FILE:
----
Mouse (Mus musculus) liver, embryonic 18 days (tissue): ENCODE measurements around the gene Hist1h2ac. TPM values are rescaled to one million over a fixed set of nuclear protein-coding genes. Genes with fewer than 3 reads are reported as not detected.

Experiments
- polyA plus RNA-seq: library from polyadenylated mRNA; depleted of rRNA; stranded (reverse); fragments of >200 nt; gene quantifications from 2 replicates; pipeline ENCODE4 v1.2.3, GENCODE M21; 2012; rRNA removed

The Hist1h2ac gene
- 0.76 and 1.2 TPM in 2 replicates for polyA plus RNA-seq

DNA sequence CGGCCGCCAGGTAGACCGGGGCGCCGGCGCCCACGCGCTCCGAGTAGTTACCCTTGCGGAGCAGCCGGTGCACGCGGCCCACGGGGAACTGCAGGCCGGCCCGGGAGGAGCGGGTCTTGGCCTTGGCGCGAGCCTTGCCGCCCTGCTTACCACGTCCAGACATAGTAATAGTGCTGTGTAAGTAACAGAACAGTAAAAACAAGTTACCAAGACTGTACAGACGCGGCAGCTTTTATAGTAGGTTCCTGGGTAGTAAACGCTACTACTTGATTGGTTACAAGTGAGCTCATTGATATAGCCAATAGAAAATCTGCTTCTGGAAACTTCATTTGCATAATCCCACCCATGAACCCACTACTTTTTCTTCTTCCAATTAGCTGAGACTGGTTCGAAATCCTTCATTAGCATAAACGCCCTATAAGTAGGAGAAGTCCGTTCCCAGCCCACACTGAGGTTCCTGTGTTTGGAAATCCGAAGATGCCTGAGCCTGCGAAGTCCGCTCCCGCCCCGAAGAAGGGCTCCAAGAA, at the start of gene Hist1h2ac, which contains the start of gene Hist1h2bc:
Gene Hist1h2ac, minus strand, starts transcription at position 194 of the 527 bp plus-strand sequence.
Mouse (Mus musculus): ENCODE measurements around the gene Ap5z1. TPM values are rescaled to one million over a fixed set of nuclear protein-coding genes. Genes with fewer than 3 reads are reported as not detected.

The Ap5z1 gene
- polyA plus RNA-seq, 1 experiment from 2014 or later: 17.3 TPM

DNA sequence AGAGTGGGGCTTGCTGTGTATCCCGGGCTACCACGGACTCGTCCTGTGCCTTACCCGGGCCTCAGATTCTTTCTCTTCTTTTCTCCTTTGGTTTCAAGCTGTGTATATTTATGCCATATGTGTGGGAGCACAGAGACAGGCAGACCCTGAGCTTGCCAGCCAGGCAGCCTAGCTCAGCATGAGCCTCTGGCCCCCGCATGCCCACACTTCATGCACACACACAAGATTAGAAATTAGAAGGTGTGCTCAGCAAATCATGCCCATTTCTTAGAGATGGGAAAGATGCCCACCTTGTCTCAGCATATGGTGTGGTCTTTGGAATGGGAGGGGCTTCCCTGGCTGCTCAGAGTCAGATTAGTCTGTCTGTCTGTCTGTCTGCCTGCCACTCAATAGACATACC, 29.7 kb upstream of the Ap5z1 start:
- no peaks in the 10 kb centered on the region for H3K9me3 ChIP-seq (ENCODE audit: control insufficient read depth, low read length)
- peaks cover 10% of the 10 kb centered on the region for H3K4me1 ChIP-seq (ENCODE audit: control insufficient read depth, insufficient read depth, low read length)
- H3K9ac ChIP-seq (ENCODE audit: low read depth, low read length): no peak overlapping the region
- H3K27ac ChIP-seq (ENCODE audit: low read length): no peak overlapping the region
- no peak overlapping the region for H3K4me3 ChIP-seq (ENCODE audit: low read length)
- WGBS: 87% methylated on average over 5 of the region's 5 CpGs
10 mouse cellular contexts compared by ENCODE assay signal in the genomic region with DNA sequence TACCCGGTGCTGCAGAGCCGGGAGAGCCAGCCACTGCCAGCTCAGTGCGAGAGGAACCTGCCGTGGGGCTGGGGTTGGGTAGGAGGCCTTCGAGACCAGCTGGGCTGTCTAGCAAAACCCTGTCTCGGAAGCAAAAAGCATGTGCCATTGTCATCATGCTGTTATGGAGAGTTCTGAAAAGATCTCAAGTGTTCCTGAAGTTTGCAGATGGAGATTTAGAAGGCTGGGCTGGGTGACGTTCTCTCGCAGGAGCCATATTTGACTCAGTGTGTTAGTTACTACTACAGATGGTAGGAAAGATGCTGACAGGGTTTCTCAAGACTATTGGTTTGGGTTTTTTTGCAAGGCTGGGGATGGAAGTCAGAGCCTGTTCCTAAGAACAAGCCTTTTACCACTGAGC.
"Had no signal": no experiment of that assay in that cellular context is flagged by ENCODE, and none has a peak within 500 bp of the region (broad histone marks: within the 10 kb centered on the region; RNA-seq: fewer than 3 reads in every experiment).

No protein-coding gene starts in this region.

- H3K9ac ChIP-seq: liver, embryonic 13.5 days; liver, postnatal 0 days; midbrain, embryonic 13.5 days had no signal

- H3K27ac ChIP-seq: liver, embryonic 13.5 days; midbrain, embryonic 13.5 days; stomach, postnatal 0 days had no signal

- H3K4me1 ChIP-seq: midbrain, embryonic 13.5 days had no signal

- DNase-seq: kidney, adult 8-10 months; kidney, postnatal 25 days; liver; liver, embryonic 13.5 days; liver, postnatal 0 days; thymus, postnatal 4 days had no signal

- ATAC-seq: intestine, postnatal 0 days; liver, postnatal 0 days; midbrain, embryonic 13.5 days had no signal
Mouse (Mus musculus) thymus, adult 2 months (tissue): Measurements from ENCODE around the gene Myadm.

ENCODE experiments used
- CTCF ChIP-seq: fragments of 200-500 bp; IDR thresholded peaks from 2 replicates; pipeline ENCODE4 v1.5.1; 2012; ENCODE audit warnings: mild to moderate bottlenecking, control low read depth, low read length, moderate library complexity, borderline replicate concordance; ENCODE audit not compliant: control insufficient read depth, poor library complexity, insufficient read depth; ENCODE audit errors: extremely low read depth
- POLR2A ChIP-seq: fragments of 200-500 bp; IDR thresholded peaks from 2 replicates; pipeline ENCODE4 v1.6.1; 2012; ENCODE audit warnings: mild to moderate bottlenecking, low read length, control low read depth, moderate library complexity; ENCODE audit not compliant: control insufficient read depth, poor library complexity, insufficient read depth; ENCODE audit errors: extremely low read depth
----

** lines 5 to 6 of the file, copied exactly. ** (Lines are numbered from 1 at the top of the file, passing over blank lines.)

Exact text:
- 0.76 and 1.2 TPM in 2 replicates for polyA plus RNA-seq

DNA sequence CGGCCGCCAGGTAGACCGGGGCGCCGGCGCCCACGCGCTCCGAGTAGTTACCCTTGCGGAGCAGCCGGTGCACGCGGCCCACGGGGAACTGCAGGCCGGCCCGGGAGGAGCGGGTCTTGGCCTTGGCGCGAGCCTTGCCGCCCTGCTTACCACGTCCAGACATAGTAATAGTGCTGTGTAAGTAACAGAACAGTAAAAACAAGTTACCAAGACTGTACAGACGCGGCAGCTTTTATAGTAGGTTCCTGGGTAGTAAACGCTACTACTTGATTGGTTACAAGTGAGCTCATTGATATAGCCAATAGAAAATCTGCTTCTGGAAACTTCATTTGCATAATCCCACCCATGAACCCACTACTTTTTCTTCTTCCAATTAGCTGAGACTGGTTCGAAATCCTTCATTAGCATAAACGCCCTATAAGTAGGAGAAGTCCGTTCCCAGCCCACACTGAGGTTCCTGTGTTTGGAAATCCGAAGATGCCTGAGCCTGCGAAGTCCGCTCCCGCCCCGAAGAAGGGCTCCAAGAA, at the start of gene Hist1h2ac, which contains the start of gene Hist1h2bc: